Married adults who have a spouse with dementia are much more likely themselves to develop dementia, according to a study published Wednesday in the Journal of the American Geriatrics Society. The study suggests that either the stress of being a caregiver or something about the shared environment of the couple contributes to
the second case of dementia.
Researchers from Utah examined 2,442 married people ages 65 and older, none of whom had dementia at the start of the study. They were monitored for 12 years. During that time, 125 cases of dementia were diagnosed in husbands and 70 cases in wives and 30 cases in which both the husband and wife were diagnosed. The analysis showed that people with a spouse with dementia were at six times higher risk of developing dementia themselves. The risk, however, was much higher for men caring for their wives than for wives caring for their husbands.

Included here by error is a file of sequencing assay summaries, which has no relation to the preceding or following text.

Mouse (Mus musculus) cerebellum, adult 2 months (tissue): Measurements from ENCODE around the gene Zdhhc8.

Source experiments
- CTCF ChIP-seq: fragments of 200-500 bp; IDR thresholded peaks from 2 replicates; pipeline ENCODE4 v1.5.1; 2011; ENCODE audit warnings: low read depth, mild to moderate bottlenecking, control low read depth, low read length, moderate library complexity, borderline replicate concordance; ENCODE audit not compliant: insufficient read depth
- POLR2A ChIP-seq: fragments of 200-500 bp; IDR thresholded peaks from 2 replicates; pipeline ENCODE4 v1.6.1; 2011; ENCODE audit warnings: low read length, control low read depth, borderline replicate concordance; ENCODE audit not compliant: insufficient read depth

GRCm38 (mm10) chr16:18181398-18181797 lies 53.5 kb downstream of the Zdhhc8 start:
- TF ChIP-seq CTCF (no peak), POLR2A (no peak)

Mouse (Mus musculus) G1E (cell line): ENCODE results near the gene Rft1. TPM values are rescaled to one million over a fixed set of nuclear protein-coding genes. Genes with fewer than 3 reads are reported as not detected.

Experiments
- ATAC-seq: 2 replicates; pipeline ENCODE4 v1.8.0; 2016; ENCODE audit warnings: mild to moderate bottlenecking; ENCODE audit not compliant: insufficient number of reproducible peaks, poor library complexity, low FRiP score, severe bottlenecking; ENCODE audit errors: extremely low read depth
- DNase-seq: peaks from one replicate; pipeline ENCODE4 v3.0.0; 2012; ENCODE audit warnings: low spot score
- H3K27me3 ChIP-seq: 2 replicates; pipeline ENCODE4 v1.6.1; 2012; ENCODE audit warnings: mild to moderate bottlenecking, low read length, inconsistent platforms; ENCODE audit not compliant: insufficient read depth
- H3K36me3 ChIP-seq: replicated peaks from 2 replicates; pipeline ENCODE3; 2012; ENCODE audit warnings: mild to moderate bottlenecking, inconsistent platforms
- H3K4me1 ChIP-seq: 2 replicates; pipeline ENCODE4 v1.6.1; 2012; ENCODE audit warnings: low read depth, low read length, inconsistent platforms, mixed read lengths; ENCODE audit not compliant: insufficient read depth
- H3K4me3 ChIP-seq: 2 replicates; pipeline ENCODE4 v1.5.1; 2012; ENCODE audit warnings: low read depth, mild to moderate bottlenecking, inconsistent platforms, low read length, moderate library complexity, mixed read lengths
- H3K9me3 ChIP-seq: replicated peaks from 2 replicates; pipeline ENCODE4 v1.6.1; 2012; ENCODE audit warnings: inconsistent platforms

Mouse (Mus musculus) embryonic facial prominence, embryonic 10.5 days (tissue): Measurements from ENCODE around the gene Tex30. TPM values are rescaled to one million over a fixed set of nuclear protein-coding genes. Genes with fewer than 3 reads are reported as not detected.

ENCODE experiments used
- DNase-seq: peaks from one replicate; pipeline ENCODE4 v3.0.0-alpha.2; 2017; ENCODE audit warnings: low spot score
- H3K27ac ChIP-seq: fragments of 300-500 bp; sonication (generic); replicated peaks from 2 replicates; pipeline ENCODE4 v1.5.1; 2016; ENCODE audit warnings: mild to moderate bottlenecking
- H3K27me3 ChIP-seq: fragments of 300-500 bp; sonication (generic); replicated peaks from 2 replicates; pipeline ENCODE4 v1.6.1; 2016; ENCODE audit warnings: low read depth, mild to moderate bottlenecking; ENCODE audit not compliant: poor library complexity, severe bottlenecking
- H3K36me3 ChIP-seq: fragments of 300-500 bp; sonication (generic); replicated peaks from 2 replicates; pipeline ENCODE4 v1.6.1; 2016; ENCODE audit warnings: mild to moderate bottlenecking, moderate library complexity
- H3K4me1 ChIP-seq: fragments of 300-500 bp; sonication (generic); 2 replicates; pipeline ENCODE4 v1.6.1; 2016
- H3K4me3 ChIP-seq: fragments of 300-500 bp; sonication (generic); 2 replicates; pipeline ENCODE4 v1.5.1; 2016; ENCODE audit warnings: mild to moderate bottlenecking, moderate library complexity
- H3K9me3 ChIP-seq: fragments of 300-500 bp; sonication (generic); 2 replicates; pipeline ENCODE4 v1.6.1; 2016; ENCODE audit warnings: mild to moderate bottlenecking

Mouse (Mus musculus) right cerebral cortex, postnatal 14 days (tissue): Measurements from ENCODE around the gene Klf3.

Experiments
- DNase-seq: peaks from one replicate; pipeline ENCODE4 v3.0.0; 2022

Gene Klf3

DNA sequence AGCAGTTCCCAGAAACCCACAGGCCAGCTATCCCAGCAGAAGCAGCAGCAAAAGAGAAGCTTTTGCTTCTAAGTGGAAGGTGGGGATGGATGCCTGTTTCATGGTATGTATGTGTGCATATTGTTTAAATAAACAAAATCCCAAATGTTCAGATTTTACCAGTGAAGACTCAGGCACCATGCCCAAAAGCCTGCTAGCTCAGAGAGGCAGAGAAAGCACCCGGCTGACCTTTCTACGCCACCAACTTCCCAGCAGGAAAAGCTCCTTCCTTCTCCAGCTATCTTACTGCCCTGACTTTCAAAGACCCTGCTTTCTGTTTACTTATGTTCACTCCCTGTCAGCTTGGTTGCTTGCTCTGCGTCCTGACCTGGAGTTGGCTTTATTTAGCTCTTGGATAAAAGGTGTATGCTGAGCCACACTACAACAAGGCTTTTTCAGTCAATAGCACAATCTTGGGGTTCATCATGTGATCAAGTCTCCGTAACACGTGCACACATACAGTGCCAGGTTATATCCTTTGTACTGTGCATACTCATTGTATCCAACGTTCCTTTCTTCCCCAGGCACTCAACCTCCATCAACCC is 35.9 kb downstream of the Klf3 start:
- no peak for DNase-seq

"On the positive side, the majority of these individuals with spouses who develop dementia did not themselves develop dementia," the lead author of the study, Dr. Maria Norton, of Utah State University, said in a news release. "More research is needed to explore which factors distinguish those who are more vulnerable."
-- Shari Roan
Photo credit: Dushan Milic / For The Times